The NDWA provided interviews with women workers of color. Safiyya, a black home care worker in North Carolina, shared that she used to work forty-eight hours a week, and now she’s down to ten hours max. She tried filing for unemployment, but the system is overwhelmed and ill-prepared to help so many people at once. She added, “We need to support home care workers because without us, the elderly don’t stand a chance.”
Sarah, who is a black nanny working in NYC, shared that her job entails not just being a nanny, but a counselor, caretaker, cook, and parent (when the parents aren’t around). She said, “We have to work around the clock to make sure the family we work for has some order in their lives. [. . .] We are essential workers, but our work is often considered worthless [. . .].”
Betania is an Afro-Latina house cleaner in Philadelphia. She shared that she has to work despite the pandemic because she has two little kids to feed. She doesn’t have health insurance and must keep cleaning for income. She said, “My employers don’t buy me the proper equipment to clean, like gloves or a mask, so I feel like I’m constantly at risk.”
You might be wondering about the stimulus checks. Yes, every little bit helps, but let’s remember that not everyone got a stimulus check. For example, as Scary Mommy reported, “U.S. citizens aren’t eligible to receive the money if they’re married and filed taxes jointly with an immigrant who doesn’t have a social security number.” Undocumented workers also don’t receive a check, as they don’t have a social security number. Also, let’s be real: Even for those who did receive a check, the grand total was very little in comparison to what many Americans realistically need to care for themselves and their families.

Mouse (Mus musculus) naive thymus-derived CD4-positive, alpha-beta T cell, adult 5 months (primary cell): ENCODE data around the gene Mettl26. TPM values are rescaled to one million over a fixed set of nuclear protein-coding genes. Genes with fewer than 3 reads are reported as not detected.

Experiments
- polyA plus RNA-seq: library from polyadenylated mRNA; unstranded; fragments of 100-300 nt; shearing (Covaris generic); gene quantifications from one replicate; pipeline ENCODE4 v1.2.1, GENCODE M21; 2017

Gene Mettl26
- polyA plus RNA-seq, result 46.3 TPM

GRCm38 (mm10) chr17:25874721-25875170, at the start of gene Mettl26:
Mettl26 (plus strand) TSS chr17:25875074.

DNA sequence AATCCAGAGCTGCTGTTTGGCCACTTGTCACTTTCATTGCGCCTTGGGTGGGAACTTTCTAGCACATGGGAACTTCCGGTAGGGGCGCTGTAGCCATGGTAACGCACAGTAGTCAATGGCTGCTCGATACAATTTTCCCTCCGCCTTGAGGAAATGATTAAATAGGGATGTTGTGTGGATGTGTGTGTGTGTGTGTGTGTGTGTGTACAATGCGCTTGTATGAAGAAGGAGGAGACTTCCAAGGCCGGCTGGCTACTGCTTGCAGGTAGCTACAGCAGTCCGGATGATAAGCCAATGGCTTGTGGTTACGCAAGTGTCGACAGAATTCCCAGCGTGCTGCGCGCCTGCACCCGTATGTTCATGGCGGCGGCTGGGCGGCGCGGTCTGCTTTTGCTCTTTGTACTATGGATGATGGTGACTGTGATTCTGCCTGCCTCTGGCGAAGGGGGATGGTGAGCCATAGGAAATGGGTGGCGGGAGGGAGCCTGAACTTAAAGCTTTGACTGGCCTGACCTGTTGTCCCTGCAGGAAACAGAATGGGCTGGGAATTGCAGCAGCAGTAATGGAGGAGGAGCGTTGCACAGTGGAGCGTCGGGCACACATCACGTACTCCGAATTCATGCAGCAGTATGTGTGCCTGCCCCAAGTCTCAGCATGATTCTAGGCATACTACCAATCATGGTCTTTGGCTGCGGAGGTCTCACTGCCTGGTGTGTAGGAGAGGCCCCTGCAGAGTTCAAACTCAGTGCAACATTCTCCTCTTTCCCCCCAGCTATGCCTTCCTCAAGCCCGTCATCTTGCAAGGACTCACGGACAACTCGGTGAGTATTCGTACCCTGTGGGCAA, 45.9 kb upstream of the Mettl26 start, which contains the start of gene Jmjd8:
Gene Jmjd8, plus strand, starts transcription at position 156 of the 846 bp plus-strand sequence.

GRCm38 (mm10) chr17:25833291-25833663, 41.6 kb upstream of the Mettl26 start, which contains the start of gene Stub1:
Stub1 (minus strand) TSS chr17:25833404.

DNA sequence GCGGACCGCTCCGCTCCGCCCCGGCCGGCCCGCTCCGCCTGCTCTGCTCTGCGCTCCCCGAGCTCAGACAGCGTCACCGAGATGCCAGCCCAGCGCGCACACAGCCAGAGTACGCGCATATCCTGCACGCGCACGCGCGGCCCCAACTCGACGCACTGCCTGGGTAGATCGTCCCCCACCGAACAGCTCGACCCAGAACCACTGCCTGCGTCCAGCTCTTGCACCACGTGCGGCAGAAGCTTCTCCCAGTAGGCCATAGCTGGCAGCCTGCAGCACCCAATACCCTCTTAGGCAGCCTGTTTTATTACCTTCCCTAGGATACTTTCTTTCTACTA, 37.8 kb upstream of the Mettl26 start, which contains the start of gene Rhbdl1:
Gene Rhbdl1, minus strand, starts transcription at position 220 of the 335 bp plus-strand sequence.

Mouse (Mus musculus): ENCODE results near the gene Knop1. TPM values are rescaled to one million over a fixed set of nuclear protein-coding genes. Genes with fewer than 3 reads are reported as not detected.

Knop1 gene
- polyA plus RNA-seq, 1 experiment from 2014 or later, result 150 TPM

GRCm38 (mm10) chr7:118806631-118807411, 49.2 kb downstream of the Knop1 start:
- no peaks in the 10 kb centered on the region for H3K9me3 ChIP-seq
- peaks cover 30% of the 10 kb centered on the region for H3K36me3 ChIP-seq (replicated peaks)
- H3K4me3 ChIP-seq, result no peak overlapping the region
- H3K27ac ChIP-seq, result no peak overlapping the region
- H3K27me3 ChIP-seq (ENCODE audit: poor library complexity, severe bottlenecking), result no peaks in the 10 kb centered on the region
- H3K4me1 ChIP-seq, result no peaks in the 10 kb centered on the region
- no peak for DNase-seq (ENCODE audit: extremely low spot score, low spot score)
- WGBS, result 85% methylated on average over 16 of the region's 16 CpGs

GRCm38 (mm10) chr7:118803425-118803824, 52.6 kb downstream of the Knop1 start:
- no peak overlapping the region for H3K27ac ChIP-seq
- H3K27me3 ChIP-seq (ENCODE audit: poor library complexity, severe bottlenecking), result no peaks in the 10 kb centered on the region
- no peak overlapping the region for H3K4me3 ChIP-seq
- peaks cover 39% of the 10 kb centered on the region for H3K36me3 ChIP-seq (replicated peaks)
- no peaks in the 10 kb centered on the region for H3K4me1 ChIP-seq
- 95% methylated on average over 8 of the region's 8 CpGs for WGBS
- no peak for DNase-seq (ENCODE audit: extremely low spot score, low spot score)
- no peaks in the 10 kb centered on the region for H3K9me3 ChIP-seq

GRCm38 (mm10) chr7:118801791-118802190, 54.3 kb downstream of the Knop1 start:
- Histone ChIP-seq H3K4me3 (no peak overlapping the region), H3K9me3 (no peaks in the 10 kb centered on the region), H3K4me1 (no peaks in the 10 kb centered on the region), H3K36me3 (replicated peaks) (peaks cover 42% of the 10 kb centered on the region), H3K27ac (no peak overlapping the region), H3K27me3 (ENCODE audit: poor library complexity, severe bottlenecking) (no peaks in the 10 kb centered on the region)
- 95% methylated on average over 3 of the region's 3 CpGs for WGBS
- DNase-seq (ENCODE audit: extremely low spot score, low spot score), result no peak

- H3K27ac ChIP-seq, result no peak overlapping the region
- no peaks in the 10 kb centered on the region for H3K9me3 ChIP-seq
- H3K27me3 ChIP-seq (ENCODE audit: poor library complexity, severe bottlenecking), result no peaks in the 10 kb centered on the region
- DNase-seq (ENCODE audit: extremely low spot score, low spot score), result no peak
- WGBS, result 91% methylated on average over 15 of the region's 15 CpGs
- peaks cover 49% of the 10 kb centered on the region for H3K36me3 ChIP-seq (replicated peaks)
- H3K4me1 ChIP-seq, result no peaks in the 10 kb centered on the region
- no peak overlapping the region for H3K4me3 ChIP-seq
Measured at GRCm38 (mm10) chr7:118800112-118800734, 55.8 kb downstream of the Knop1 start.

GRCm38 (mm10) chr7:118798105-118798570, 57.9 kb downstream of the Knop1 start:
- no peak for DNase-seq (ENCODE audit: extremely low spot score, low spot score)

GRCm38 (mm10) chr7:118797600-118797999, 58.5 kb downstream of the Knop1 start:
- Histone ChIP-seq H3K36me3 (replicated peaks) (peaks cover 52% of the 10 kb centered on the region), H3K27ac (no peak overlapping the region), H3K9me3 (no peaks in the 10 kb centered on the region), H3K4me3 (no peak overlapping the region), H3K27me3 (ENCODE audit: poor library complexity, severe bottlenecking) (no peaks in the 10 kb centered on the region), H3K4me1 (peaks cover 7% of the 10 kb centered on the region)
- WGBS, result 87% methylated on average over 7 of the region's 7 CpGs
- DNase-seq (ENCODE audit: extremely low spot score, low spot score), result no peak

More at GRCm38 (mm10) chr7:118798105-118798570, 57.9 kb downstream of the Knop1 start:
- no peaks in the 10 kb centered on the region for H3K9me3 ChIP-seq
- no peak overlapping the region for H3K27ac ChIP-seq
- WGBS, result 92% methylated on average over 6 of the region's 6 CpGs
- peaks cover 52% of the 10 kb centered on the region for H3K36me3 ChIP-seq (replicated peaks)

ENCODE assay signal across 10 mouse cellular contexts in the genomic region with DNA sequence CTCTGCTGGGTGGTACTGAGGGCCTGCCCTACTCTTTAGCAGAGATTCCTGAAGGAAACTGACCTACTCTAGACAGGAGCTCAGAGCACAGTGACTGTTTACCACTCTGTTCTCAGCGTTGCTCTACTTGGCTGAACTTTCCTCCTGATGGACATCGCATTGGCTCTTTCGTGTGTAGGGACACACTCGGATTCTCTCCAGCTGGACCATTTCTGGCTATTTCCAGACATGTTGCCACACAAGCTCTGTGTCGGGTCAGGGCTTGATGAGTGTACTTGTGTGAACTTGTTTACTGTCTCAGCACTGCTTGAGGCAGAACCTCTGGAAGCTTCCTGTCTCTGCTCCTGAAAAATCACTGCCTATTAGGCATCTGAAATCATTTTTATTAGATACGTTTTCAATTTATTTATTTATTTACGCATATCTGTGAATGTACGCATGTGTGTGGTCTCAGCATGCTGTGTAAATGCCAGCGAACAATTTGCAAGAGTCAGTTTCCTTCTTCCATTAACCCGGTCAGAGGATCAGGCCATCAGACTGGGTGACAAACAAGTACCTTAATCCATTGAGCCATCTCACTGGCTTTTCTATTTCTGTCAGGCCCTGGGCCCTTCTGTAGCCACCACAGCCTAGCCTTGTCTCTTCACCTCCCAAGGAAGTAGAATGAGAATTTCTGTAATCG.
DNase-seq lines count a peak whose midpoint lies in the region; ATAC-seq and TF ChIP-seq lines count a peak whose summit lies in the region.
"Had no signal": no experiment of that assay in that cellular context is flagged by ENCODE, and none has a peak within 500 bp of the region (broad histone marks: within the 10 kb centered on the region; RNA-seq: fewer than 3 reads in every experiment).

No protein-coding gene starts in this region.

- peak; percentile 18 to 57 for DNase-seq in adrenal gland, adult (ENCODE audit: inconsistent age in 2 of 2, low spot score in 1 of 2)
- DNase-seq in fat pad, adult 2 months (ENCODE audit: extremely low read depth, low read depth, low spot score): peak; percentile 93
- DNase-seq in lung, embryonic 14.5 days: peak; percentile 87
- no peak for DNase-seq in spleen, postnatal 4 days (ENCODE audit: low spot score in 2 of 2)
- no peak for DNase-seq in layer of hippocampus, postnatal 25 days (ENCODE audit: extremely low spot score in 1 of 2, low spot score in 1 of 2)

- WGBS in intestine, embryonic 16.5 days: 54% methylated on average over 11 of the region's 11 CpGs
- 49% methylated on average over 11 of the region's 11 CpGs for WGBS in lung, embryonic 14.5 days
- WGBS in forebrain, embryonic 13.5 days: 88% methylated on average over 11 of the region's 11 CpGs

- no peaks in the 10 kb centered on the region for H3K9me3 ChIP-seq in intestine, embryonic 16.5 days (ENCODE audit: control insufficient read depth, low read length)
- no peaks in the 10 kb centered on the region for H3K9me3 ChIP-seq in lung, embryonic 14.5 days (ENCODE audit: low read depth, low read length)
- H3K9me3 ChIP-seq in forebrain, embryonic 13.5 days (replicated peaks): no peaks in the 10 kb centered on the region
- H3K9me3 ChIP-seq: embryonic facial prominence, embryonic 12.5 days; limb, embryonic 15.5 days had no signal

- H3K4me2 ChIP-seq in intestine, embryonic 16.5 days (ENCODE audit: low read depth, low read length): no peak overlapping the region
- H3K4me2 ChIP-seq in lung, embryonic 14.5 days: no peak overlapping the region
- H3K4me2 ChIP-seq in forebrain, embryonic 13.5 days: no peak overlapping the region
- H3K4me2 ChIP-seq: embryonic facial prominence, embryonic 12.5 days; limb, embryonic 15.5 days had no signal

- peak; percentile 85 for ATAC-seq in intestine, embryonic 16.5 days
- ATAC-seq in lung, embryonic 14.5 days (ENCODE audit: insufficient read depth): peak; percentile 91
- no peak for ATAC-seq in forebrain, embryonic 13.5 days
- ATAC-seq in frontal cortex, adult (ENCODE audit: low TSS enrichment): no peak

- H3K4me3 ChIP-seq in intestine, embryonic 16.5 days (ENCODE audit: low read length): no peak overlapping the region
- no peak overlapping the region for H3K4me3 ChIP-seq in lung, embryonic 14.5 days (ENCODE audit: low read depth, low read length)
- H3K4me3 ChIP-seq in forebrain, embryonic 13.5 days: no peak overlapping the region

If you’re wondering what you can do to help domestic workers of color, there are a few options. First, if you hire house cleaners, a nanny, or other domestic workers, keep paying them if you can afford to do so. Yes, this means even if you aren’t using their services at this time or have reduced their work hours. If this isn’t possible because of your own financial situation, try to help the person apply for unemployment. It can be a cumbersome process, and having an extra set of eyes and ears to guide can be helpful to the person filing.
Another option is to donate to the NDWA Coronavirus Care Fund. The NDWA promises that your donation will “provide immediate financial support for domestic workers, and enable them to stay home and healthy.” This protects themselves, but also their families — and their communities — by slowing the spread of the virus.
The global pandemic our world is facing can be much more difficult for some. I’m a firm believer in doing our part in the ways that we can. Some people are making masks and volunteering at food pantries. Some are offering hefty tips to their Instacart shoppers. Others are continuing to pay their domestic workers in spite of temporarily suspending those services. Some are choosing to contact their politicians, urging them to create fairer laws to level the playing field for everyone, including people of color.
All of us should look for opportunities to give where we can, whether that be our money, our energy, or our time. We need to work together to support marginalized communities, now more than ever.